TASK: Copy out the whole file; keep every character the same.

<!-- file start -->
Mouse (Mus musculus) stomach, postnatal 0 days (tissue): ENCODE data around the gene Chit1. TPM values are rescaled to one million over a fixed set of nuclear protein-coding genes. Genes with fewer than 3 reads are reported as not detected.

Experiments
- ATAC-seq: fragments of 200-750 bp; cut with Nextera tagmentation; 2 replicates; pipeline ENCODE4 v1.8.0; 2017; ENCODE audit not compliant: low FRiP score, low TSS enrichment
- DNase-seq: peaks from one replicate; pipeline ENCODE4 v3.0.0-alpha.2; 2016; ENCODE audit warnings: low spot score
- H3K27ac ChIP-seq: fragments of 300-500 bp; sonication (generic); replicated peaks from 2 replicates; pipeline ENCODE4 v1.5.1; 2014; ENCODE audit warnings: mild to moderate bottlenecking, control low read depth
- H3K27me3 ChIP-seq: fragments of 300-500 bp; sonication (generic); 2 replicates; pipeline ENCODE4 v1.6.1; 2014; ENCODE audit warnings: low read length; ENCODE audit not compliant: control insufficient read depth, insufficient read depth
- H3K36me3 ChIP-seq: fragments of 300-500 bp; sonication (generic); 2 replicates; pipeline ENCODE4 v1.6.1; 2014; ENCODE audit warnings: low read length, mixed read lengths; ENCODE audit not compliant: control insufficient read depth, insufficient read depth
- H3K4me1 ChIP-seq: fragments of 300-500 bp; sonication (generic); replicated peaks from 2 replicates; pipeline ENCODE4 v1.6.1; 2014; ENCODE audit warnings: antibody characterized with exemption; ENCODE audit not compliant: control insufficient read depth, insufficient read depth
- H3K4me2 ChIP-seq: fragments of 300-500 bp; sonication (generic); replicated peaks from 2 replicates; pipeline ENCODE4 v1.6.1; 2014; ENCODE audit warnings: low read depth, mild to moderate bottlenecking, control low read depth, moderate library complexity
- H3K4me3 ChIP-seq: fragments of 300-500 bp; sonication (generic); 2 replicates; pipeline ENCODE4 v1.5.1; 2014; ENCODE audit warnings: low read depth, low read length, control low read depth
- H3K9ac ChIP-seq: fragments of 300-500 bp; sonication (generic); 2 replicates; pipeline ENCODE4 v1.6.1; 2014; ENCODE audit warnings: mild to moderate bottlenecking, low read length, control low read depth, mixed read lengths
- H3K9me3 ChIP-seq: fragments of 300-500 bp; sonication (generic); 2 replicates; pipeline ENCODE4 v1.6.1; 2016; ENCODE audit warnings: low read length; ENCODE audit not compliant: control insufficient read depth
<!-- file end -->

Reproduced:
Mouse (Mus musculus) stomach, postnatal 0 days (tissue): ENCODE data around the gene Chit1. TPM values are rescaled to one million over a fixed set of nuclear protein-coding genes. Genes with fewer than 3 reads are reported as not detected.

Experiments
- ATAC-seq: fragments of 200-750 bp; cut with Nextera tagmentation; 2 replicates; pipeline ENCODE4 v1.8.0; 2017; ENCODE audit not compliant: low FRiP score, low TSS enrichment
- DNase-seq: peaks from one replicate; pipeline ENCODE4 v3.0.0-alpha.2; 2016; ENCODE audit warnings: low spot score
- H3K27ac ChIP-seq: fragments of 300-500 bp; sonication (generic); replicated peaks from 2 replicates; pipeline ENCODE4 v1.5.1; 2014; ENCODE audit warnings: mild to moderate bottlenecking, control low read depth
- H3K27me3 ChIP-seq: fragments of 300-500 bp; sonication (generic); 2 replicates; pipeline ENCODE4 v1.6.1; 2014; ENCODE audit warnings: low read length; ENCODE audit not compliant: control insufficient read depth, insufficient read depth
- H3K36me3 ChIP-seq: fragments of 300-500 bp; sonication (generic); 2 replicates; pipeline ENCODE4 v1.6.1; 2014; ENCODE audit warnings: low read length, mixed read lengths; ENCODE audit not compliant: control insufficient read depth, insufficient read depth
- H3K4me1 ChIP-seq: fragments of 300-500 bp; sonication (generic); replicated peaks from 2 replicates; pipeline ENCODE4 v1.6.1; 2014; ENCODE audit warnings: antibody characterized with exemption; ENCODE audit not compliant: control insufficient read depth, insufficient read depth
- H3K4me2 ChIP-seq: fragments of 300-500 bp; sonication (generic); replicated peaks from 2 replicates; pipeline ENCODE4 v1.6.1; 2014; ENCODE audit warnings: low read depth, mild to moderate bottlenecking, control low read depth, moderate library complexity
- H3K4me3 ChIP-seq: fragments of 300-500 bp; sonication (generic); 2 replicates; pipeline ENCODE4 v1.5.1; 2014; ENCODE audit warnings: low read depth, low read length, control low read depth
- H3K9ac ChIP-seq: fragments of 300-500 bp; sonication (generic); 2 replicates; pipeline ENCODE4 v1.6.1; 2014; ENCODE audit warnings: mild to moderate bottlenecking, low read length, control low read depth, mixed read lengths
- H3K9me3 ChIP-seq: fragments of 300-500 bp; sonication (generic); 2 replicates; pipeline ENCODE4 v1.6.1; 2016; ENCODE audit warnings: low read length; ENCODE audit not compliant: control insufficient read depth